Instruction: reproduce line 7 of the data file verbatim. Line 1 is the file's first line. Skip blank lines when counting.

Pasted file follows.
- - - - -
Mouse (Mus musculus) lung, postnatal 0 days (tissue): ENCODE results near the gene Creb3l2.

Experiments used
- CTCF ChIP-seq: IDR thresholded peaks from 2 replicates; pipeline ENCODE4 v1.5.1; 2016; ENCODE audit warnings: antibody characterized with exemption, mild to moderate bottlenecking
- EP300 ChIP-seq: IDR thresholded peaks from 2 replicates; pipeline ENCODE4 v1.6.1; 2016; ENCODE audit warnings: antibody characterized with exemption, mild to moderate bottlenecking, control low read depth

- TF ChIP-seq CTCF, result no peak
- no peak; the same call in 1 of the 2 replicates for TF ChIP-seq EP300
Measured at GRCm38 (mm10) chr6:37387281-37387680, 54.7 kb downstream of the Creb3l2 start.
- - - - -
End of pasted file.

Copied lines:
Measured at GRCm38 (mm10) chr6:37387281-37387680, 54.7 kb downstream of the Creb3l2 start.